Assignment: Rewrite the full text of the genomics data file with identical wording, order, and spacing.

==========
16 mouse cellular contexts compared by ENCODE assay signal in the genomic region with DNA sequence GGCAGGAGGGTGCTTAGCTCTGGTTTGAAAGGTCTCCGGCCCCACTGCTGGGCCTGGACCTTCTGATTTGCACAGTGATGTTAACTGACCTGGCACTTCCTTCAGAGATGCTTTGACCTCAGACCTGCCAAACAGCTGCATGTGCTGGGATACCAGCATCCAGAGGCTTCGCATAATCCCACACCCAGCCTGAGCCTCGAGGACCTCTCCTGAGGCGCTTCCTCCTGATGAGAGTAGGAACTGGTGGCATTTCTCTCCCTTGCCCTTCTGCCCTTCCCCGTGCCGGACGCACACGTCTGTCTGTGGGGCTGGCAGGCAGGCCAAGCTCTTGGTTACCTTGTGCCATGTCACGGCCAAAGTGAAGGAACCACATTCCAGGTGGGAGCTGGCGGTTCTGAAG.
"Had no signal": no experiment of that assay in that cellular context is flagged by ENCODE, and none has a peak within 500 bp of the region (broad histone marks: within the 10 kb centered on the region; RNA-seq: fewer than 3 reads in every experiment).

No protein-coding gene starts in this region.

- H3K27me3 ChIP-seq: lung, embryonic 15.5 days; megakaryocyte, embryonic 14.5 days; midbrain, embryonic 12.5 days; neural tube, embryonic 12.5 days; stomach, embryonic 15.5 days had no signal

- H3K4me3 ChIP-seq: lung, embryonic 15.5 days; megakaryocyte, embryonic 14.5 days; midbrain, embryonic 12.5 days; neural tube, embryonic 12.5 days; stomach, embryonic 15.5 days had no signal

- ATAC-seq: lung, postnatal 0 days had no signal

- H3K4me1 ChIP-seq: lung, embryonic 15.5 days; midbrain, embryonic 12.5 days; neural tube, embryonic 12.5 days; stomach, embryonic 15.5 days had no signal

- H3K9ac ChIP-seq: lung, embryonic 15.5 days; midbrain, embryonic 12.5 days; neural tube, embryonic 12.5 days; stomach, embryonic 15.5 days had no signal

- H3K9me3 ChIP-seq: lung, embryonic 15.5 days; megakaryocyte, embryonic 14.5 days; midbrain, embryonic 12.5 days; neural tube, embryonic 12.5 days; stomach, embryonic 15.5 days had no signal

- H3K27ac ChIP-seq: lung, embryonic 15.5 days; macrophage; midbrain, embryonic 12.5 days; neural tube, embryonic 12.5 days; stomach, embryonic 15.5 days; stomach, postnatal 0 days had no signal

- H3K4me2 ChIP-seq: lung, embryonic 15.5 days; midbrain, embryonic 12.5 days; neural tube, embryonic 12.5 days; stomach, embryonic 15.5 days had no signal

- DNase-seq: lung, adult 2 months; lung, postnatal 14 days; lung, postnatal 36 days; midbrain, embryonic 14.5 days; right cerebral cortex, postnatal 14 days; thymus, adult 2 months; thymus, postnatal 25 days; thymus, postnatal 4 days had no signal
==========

16 mouse cellular contexts compared by ENCODE assay signal in the genomic region with DNA sequence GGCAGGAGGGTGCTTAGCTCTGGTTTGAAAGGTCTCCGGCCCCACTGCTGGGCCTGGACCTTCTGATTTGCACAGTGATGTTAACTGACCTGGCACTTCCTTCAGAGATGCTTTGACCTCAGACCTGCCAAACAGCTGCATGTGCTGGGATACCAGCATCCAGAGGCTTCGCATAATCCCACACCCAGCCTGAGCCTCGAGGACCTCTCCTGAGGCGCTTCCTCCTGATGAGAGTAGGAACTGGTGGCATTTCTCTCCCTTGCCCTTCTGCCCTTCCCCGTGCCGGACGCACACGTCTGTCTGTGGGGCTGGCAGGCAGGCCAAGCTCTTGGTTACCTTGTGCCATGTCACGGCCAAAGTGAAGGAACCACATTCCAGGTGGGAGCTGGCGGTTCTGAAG.
"Had no signal": no experiment of that assay in that cellular context is flagged by ENCODE, and none has a peak within 500 bp of the region (broad histone marks: within the 10 kb centered on the region; RNA-seq: fewer than 3 reads in every experiment).

No protein-coding gene starts in this region.

- H3K27me3 ChIP-seq: lung, embryonic 15.5 days; megakaryocyte, embryonic 14.5 days; midbrain, embryonic 12.5 days; neural tube, embryonic 12.5 days; stomach, embryonic 15.5 days had no signal

- H3K4me3 ChIP-seq: lung, embryonic 15.5 days; megakaryocyte, embryonic 14.5 days; midbrain, embryonic 12.5 days; neural tube, embryonic 12.5 days; stomach, embryonic 15.5 days had no signal

- ATAC-seq: lung, postnatal 0 days had no signal

- H3K4me1 ChIP-seq: lung, embryonic 15.5 days; midbrain, embryonic 12.5 days; neural tube, embryonic 12.5 days; stomach, embryonic 15.5 days had no signal

- H3K9ac ChIP-seq: lung, embryonic 15.5 days; midbrain, embryonic 12.5 days; neural tube, embryonic 12.5 days; stomach, embryonic 15.5 days had no signal

- H3K9me3 ChIP-seq: lung, embryonic 15.5 days; megakaryocyte, embryonic 14.5 days; midbrain, embryonic 12.5 days; neural tube, embryonic 12.5 days; stomach, embryonic 15.5 days had no signal

- H3K27ac ChIP-seq: lung, embryonic 15.5 days; macrophage; midbrain, embryonic 12.5 days; neural tube, embryonic 12.5 days; stomach, embryonic 15.5 days; stomach, postnatal 0 days had no signal

- H3K4me2 ChIP-seq: lung, embryonic 15.5 days; midbrain, embryonic 12.5 days; neural tube, embryonic 12.5 days; stomach, embryonic 15.5 days had no signal

- DNase-seq: lung, adult 2 months; lung, postnatal 14 days; lung, postnatal 36 days; midbrain, embryonic 14.5 days; right cerebral cortex, postnatal 14 days; thymus, adult 2 months; thymus, postnatal 25 days; thymus, postnatal 4 days had no signal